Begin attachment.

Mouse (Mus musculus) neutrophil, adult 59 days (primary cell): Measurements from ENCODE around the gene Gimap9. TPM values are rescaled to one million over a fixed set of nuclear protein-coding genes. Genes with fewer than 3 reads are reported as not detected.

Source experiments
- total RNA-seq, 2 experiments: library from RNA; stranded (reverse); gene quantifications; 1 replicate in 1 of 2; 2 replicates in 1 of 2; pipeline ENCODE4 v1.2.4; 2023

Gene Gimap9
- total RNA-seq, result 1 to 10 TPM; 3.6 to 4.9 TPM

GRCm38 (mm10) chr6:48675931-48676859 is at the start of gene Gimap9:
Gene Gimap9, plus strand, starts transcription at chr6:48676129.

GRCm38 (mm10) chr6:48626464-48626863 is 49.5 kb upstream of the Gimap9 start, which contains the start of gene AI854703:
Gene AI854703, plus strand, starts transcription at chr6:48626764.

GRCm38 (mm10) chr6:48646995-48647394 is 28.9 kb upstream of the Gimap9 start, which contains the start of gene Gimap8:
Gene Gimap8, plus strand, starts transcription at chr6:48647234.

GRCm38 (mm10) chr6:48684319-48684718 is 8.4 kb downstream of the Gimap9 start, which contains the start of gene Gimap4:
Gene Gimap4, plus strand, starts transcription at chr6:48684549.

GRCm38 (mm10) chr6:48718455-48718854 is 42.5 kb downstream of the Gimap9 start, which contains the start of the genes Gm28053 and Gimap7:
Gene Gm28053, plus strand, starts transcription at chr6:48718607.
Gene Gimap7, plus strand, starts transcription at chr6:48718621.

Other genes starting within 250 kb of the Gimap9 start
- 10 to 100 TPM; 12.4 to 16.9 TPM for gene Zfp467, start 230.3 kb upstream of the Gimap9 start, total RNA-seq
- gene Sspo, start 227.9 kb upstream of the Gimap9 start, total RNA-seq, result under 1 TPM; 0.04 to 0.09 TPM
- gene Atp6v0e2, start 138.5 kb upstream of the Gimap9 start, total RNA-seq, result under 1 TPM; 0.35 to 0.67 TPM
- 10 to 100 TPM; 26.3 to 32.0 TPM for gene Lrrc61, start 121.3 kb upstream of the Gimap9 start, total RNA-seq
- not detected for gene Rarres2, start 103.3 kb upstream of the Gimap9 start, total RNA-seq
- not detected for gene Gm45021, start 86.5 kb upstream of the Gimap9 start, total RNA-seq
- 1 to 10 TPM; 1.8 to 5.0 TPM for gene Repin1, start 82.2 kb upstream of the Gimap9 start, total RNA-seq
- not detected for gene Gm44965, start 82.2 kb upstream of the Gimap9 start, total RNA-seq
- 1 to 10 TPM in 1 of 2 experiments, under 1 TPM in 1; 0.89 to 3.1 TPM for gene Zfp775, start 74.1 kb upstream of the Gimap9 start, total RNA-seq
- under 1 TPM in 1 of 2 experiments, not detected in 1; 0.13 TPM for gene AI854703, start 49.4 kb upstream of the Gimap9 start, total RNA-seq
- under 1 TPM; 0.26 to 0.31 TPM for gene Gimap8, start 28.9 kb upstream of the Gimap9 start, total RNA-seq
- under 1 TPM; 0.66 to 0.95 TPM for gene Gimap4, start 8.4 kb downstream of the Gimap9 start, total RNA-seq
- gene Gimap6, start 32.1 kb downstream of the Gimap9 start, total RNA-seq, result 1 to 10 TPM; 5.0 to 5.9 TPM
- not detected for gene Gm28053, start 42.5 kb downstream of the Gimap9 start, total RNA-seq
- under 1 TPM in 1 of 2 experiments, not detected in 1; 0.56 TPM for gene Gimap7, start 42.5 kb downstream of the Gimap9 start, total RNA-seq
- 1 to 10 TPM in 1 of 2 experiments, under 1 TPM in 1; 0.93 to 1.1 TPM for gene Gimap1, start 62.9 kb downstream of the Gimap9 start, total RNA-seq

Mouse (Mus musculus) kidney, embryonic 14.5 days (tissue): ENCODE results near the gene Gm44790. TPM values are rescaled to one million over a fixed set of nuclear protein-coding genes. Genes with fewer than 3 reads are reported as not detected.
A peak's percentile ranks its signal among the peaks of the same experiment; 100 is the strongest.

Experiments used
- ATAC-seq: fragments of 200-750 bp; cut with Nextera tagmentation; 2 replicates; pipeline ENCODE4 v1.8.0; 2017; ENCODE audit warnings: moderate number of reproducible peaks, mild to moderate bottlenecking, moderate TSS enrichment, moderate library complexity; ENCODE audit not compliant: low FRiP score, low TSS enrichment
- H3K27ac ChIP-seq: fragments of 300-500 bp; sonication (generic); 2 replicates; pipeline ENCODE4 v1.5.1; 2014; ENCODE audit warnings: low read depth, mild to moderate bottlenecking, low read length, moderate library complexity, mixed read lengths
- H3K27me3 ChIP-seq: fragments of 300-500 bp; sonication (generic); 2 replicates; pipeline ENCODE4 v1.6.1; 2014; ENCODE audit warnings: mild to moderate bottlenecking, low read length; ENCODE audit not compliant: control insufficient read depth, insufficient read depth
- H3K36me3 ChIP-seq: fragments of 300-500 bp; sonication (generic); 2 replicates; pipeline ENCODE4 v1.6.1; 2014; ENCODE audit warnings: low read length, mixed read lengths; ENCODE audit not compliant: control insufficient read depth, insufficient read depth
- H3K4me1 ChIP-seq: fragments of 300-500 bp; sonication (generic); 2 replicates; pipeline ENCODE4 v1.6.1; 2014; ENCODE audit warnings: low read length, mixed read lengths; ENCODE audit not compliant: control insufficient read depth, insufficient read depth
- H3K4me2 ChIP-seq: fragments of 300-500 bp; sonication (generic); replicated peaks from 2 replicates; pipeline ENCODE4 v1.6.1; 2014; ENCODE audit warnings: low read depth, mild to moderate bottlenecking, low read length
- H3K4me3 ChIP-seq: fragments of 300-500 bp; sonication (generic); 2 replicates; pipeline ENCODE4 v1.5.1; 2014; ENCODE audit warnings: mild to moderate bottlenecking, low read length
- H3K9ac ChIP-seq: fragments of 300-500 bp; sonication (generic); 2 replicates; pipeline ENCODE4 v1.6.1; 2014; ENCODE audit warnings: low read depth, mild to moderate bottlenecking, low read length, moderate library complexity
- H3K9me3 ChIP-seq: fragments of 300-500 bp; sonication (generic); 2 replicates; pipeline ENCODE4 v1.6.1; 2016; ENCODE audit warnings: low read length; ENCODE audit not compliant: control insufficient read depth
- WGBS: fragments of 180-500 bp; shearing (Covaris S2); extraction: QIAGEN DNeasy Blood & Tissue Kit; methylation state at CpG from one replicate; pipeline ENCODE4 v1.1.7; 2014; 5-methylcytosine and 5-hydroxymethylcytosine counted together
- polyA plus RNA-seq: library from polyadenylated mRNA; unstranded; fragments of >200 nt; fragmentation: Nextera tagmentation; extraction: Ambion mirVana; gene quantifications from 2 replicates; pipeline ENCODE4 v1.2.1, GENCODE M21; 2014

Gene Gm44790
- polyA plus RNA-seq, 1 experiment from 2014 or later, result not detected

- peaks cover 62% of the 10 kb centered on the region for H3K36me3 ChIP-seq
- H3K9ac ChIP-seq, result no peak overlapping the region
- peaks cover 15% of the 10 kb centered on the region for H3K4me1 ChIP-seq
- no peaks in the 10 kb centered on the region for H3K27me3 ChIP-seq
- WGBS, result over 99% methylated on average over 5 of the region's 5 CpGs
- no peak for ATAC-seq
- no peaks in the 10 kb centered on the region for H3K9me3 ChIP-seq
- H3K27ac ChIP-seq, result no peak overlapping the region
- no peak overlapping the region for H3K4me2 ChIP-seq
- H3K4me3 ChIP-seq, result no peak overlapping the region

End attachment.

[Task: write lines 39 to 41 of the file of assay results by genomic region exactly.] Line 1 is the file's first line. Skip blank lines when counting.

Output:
- H3K27me3 ChIP-seq: fragments of 300-500 bp; sonication (generic); 2 replicates; pipeline ENCODE4 v1.6.1; 2014; ENCODE audit warnings: mild to moderate bottlenecking, low read length; ENCODE audit not compliant: control insufficient read depth, insufficient read depth
- H3K36me3 ChIP-seq: fragments of 300-500 bp; sonication (generic); 2 replicates; pipeline ENCODE4 v1.6.1; 2014; ENCODE audit warnings: low read length, mixed read lengths; ENCODE audit not compliant: control insufficient read depth, insufficient read depth
- H3K4me1 ChIP-seq: fragments of 300-500 bp; sonication (generic); 2 replicates; pipeline ENCODE4 v1.6.1; 2014; ENCODE audit warnings: low read length, mixed read lengths; ENCODE audit not compliant: control insufficient read depth, insufficient read depth